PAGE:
assert(ioctl(fd, SPI_IOC_WR_BITS_PER_WORD, &kBitsPerWord) != -1);
  static const uint32_t kSpiClkHz = 500000;
  assert(ioctl(fd, SPI_IOC_WR_MAX_SPEED_HZ, &kSpiClkHz) != -1);

  // No matter how many transfers we perform, the "bad bytes" remain unchanged
  // throughout the lifetime of the program. For example, if we read 0xC0
  // instead of 0x00, we will always read 0xC0. Note that we do refresh the
  // RX buffer for each transfer, so these bytes are overwriting the test
  // pattern each and every time.
  static const int kNumXfers = 10;
  static const uint8_t kTxBuf[4] = { 0xAA, 0xBB, 0xCC, 0xDD };
  uint8_t rx_buf[4];  // Will fill this in later
  static const uint8_t kRxTestPattern[4] = { 0xDE, 0xAD, 0xBE, 0xEF };
  // Edit these variables to send/receive a different amount of data. Note that
  // the issue we are seeing is that the RX buffer will have its last N bytes
  // corrupted, where N is the number of bytes we sent (i.e., kTxBytes).
  static const size_t kTxBytes = 2;
  static const size_t kRxBytes = 1;

  for (int i = 0; i < kNumXfers; ++i) {
    // Set up a test pattern for each transfer in the RX buffer, so we can
    // monitor what bytes are changing as a result of the transfer.
    memcpy(rx_buf, kRxTestPattern, sizeof(rx_buf));
    assert(do_xfer(fd, kTxBuf, kTxBytes, rx_buf, kRxBytes) == (kTxBytes + kRxBytes));
    printf("RX BUFFER: ");
    // Always print the entire buffer to see what changed
    for (int j = 0; j < (sizeof(rx_buf) / sizeof(rx_buf[0])); ++j) {
      printf("0x%02X ", rx_buf[j]);

Example output is as follows:

Send 2 bytes, Read 1 byte (remaining three bytes are the test pattern):
RX BUFFER: 0x1F 0xAD 0xBE 0xEF 
RX BUFFER: 0x1F 0xAD 0xBE 0xEF 
RX BUFFER: 0x1F 0xAD 0xBE 0xEF 
RX BUFFER: 0x1F 0xAD 0xBE 0xEF 
RX BUFFER: 0x1F 0xAD 0xBE 0xEF 
RX BUFFER: 0x1F 0xAD 0xBE 0xEF 
RX BUFFER: 0x1F 0xAD 0xBE 0xEF 
RX BUFFER: 0x1F 0xAD 0xBE 0xEF 
RX BUFFER: 0x1F 0xAD 0xBE 0xEF 
RX BUFFER: 0x1F 0xAD 0xBE 0xEF

Send 2 bytes, Read 4 bytes (test pattern overwritten each time):
RX BUFFER: 0x00 0x00 0xC1 0xFF 
RX BUFFER: 0x00 0x00 0xC1 0xFF 
RX BUFFER: 0x00 0x00 0xC1 0xFF 
RX BUFFER: 0x00 0x00 0xC1 0xFF 
RX BUFFER: 0x00 0x00 0xC1 0xFF 
RX BUFFER: 0x00 0x00 0xC1 0xFF 
RX BUFFER: 0x00 0x00 0xC1 0xFF 
RX BUFFER: 0x00 0x00 0xC1 0xFF 
RX BUFFER: 0x00 0x00 0xC1 0xFF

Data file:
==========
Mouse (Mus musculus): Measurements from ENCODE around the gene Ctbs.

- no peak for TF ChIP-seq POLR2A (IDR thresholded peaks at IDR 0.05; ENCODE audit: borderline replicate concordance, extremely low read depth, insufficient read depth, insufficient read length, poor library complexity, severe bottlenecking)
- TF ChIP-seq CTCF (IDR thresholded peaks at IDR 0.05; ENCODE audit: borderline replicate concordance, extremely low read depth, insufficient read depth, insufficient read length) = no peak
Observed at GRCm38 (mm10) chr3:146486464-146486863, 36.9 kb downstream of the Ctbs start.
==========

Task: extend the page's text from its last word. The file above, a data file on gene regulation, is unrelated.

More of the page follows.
RX BUFFER: 0x00 0x00 0xC1 0xFF

What’s even weirder is that every once in a while I do see that I get the expected value of 0x00 back.

I have looked through some of the kernel code so far (spi.c and spidev.c) and don’t see anything there that would explain what I am seeing. My next step is to look at spi-tegra114.c to see if this could be a problem with the SPI controller driver. I will report back if I find anything, but I would really appreciate if someone from NVIDIA would take a look at this code to see if there’s potentially a bug there that would explain what I am seeing.

I found the issue.


Notice how rx_buf is advanced even when you aren’t doing an RX operation (i.e., u_tmp->rx_buf is NULL)?

I had made the invalid assumption that the version of spidev.c I was working with was the mainline version. Instead, it appears that the file was edited and not pushed to mainline. Based on the comments from the commit, I’m not entirely sure what problem the “fix”/change appears to be solving and in fact it has injected a bug that cost me a good amount of frustration and time (notice how my posts are being made on a weekend?).

What worries me is that this code was peer reviewed by two individuals (not to mention the original person editing the code) who didn’t catch this somewhat obvious bug. Also, this shows a lack of testing, since my use case (TX followed by RX) is fairly common (so common in fact, spi.c has a spi_write_then_read() function).

Also, why was this change never pushed to mainline? Presumably if the “fix” is “fixing” something, then the problem is an issue in mainline, and thus the patch should be pushed up so that others can benefit from the fix. I have also seen that mainline has a spi-tegra114.c file (the SPI controller driver) that differs from the one provided with the TX2, so it appears that NVIDIA is not pushing updated code to mainline Linux for some reason.